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Research Agenda

 Research Agenda for KCP II





  • Understanding the relationship between change in an economy’s structure and broader development goals, including poverty reduction
  • Roles of states, markets, and the private sector in promoting economic transformation (Hard vs. soft industrial policy)
  • Appropriate policies at each stage of development & comparative advantage
  • Governance issues for industrial upgrading and structural change
  • Role of agriculture versus other sectors; sector priorities and trade-offs
  • Green growth
  • Growth identification and facilitation
  • Light manufacturing study in Africa
  • Structural transformation in Africa


  • Macro data, especially on the sector composition of output
  • Better data on infrastructure investments
  • Better data on policy interventions over time
  • Firm-level data, especially to study productivity growth and firm-industry dynamics
  • Informal sector data to analyze the factors behind entry into and exit from informality
  • Household-level data (archival + new) to link to welfare outcomes and integrate with macroeconomic/sector/public finance data, including sub-national
Relevant country types:  Low-income predominantly agrarian or resource-rich economies seeking to move into middle-income status; and middle-income economies seeking to upgrade industries and diversify from manufacturing into services.
2. Opportunities 
  • Better understanding why some countries and places attain faster poverty reduction and more inclusive development than others at a given rate of economic growth
  • Governance challenges in ensuring better education, health, and social protection
  • Information to strengthen provider incentives
  • Better social protection
  • Policies to enhance access to finance
  • More inclusive global integration and/or regional integration, linked to global markets
  • Local governance and citizen participation
  • Rural development and sound natural resource management
  • “Clean energy” technologies: effects on the economy and access to energy; speed and composition of investment matter
  • Household, facility-level, public expenditure tracking, service delivery data
  • Data disaggregated by gender
  • Financial services data
  • New measures of inequality of opportunity


Relevant country types:  High levels of inequality and/or slow rates of poverty reduction, poor performance in moving toward MDGs, and regions with low levels of educational attainment and high infant mortality rates.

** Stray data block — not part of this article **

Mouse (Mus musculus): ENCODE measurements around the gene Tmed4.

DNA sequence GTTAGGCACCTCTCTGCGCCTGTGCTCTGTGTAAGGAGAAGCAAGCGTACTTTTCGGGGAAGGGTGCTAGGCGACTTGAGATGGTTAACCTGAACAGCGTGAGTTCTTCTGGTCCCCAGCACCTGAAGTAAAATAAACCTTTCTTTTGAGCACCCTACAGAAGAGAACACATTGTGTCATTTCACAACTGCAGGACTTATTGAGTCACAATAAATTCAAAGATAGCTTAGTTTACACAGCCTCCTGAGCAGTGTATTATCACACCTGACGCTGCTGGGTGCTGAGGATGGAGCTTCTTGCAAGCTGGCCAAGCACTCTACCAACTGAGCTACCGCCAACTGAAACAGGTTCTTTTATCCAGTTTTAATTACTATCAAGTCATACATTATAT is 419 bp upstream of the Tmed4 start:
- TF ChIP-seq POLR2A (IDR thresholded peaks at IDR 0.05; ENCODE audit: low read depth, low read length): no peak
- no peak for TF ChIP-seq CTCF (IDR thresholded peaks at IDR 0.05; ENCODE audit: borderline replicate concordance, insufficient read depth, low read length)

3. Risks 
  • More effective and cost-efficient social protection, including more automatic stabilizers in poor countries
  • Understanding the global financial crisis
  • Fragile and conflict-ridden states
  • Managing new and existing environmental risks
  • Addressing financial-sector vulnerabilities in light of the crisis
  • Global governance reform and policies to support new multi-polar growth and interconnected risk
  • Managing macro-financial risks posed by globalization
  • Major clean energy scale-up to limit global warming
  • Food price volatility: causes and impacts
  • More effective and cost-efficient social protection
  • Dynamics of poverty; everyday “micro risks”
  • Recovering from crises
  • Post-crisis perspectives on macroeconomic management
  • Panel data sets tracking the same households or firms over time
  • Addressing core data weaknesses in fragile states
  • Better data on environmental and natural resource risk factors, their consequences, and the costs of amelioration
  • Data on trade flows and trade policies; made available at no cost


Relevant country types: Fragile states; resource-rich economies; regions exposed to extreme weather conditions such as floods or drought; and regions highly integrated with global trade, financial markets, or movement of people.
4. Results 
  • Developing reliable measures of country performance, including benchmarking and identifying comparators
  • Monitoring impacts of crises, including on poverty and human development
  • Broader approach to “evaluation,” drawing on richer economic modeling, more diverse types of data, multiple disciplines, and tailored to strategic knowledge gaps in these areas
  • New types of data (mixed qualitative-quantitative methods)
  • New modeling tools suitable for “non-assigned” interventions
  • Different types of results measures (rates of return, poverty,  and other human development indicators)
  • Better data on poor people (poverty mapping and improving data quality)


Relevant country types: All developing countries, countries with a high share of aid-to-GDP, and regions where aid results are weak.

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